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The Brief: May 7, 2010

Cinco de Mayo isn’t the only celebration to happen in early May.

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Cinco de Mayo isn’t the only celebration to happen in early May.

Though it has been in existence since 1952, National Day of Prayer has happened on the first Thursday of May since 1988 — and this year, that was yesterday. The event marks a day where many citizens, schools, and government officials come together to pray, usually at openly Christian gatherings. President Barack Obama issued a proclamation in support of the day, as did Gov. Rick Perry and other Texas elected leaders including U.S. Sen. John Cornyn, who, referencing the religious heritage of the country said: “Prayer has enriched American public life and inspired us to become a more perfect union.  Prayer has blessed every day of business in the United States Senate.”

Several thousand took part in the event all over Texas. At San Antonio City Hall alone a thousand people gathered while a group of about 50 carried signs, including one saying ““Prayer belongs in the closet — Jesus,” protested. In El Paso, 800 people joined their mayor to pray for the city at a church, where he challenged them to spend five minutes every day reading the bible. Across the Dallas-Fort Worth area, there were more than 40 events celebrating the day.

There’s reason for some participants to believe the event may not happen next year. Just last month, a federal judge in Wisconsin ruled the day unconstitutional. That decision is on hold until a higher court decides an appeal, but some legal scholars believe a higher court could have trouble overturning the ruling, according to Larry Sager, who serves as the dean of the University of Texas Law School. Sager told the Dallas Morning News the decisions is “no outlier but rather a well-crafted, precedent-respecting argument that the Constitution doesn't permit a law calling on Americans to pray.”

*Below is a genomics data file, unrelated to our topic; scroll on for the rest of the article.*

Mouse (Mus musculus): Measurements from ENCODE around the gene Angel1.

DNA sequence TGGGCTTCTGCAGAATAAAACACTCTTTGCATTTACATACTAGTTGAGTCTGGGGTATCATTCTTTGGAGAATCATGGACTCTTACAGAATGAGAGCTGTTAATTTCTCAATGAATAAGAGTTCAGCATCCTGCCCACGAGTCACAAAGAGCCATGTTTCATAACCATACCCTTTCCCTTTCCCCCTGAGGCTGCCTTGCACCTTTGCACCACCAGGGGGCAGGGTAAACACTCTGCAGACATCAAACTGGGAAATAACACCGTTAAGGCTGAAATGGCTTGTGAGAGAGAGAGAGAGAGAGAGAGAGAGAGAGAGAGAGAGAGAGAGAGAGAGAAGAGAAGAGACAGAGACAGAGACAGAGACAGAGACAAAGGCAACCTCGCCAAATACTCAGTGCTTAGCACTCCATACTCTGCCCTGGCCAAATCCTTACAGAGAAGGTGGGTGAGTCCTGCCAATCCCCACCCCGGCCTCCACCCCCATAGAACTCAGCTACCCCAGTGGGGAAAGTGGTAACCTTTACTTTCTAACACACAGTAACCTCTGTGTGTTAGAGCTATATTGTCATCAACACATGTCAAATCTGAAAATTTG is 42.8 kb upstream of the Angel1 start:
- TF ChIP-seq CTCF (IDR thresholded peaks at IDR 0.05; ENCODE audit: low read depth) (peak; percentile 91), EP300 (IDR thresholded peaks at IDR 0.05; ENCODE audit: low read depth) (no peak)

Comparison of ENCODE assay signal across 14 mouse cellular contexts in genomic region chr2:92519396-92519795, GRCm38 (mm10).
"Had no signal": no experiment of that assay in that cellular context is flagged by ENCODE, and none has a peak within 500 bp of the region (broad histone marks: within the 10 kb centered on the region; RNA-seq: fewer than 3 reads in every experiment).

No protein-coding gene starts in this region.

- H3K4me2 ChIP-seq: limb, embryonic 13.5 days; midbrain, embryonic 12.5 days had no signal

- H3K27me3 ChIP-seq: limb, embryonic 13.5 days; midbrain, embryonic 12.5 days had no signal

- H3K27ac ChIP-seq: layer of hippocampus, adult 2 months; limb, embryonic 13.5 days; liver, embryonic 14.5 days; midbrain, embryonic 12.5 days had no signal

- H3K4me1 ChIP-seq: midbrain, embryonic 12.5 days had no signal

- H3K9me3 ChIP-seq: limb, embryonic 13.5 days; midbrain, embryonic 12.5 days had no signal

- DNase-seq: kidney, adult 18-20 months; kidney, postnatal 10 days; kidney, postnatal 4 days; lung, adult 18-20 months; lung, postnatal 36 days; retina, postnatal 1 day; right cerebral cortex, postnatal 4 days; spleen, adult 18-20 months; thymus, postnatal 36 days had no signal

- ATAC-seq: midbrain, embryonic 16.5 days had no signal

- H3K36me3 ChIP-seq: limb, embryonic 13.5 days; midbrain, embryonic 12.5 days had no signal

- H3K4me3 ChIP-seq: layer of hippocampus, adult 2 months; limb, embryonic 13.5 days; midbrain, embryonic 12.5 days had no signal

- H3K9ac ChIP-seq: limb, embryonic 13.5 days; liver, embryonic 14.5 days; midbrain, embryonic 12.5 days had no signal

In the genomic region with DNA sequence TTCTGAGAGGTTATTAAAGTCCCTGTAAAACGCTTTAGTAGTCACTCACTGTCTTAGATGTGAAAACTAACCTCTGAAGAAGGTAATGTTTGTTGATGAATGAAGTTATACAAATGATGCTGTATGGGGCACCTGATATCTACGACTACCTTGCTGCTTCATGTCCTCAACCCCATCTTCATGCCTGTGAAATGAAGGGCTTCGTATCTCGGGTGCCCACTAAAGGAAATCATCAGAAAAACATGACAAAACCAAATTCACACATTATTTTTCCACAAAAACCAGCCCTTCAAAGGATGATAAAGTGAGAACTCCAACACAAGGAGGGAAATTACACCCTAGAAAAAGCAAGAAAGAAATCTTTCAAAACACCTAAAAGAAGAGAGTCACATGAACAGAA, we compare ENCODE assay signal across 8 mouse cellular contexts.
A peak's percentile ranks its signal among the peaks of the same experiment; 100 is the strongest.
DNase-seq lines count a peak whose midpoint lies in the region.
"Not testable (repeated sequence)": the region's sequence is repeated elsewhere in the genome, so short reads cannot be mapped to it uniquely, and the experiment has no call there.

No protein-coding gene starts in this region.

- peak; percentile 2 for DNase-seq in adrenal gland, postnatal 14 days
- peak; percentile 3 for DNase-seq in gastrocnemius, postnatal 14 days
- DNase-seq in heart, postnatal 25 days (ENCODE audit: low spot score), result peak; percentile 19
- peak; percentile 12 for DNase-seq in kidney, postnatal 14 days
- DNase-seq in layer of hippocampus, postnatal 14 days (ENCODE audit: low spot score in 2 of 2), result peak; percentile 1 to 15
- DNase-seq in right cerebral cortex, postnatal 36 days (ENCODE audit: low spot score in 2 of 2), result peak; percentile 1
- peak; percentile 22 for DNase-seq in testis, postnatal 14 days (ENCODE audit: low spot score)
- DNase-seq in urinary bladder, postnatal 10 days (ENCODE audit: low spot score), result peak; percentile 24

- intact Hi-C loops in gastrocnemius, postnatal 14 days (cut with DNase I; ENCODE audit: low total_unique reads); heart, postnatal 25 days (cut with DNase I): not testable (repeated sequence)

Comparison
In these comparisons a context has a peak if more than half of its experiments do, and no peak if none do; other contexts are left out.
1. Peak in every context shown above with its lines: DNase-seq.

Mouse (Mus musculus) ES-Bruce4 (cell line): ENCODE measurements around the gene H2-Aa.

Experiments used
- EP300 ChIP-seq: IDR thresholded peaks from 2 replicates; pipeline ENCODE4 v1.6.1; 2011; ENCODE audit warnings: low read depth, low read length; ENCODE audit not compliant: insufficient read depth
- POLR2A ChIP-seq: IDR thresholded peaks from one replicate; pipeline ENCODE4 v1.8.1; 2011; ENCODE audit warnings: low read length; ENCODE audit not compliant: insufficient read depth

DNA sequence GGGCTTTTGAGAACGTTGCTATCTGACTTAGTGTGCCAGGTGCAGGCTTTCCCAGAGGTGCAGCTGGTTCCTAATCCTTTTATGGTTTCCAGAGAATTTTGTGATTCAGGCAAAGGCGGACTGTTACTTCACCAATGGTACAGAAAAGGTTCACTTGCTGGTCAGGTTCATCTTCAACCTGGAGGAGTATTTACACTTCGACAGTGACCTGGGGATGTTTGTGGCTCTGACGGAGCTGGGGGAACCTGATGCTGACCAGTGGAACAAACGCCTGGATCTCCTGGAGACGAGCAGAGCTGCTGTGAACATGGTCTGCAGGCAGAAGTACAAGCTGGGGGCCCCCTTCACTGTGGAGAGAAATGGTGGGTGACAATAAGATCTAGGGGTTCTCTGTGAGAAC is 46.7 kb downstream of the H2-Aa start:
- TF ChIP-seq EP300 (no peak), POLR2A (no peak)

Yesterday, one Arlington minister asked God for "the ability to pray in public without fear of retribution," later saying in reference to the Wisconsin ruling, “I hope our freedoms dating back to 1775 will be maintained.”


 · Mistakes happen, even in congressional votes. U.S. Rep. Sheila Jackson Lee said she accidentally voted for a cost-of-living increase while rushing to make the vote on the House floor. She cast her hand against  — mind the double negative here —  not having an increase in pay for 2011 because she was confused about the wording of the bill. For the record: even with the mistaken favorable vote of Jackson Lee, the measure didn’t pass.

· Mistakes happen, even in campaign finance reports. The Texas Civil Rights Project filed a complaint with the Texas Commission on Judicial Conduct against Sharon Keller, the embattled Criminal Court of Appeals judge. The group wants the commission to reprimand Keller for the improper filing of personal disclosure statements with the Texas Ethics Commission that resulted in a $100,000 penalty — the highest ever assessed. Keller is appealing the TEC complaint.

· As you’re wondering what to do with your Friday afternoon, keep an eye on your favorite news outlet. At 2pm the governor will make “an important campaign announcement,” in the Rio Grande Valley, where he is attending a prayer luncheon.

"Of course, he’s still young, and he might be too good to be true, but if I were betting on the next national Hispanic political leader, I’d bet on Julián.” — University of Arizona political science professor John A. Garcia on Julian Castro, in a New York Times Sunday Magazine profile of the San Antonio mayor.


Bad roads cost Texas drivers $336 a year in repairsFort Worth Star-Telegram

FDA's ability to safeguard food supply faulted in pair of reportsDallas Morning News

Children's insurance program rebounds, but more cuts fearedDallas Morning News

Austin school district tab in records fight: $150,000Austin American-Statesman

Benefits and Drawbacks — The Texas Tribune

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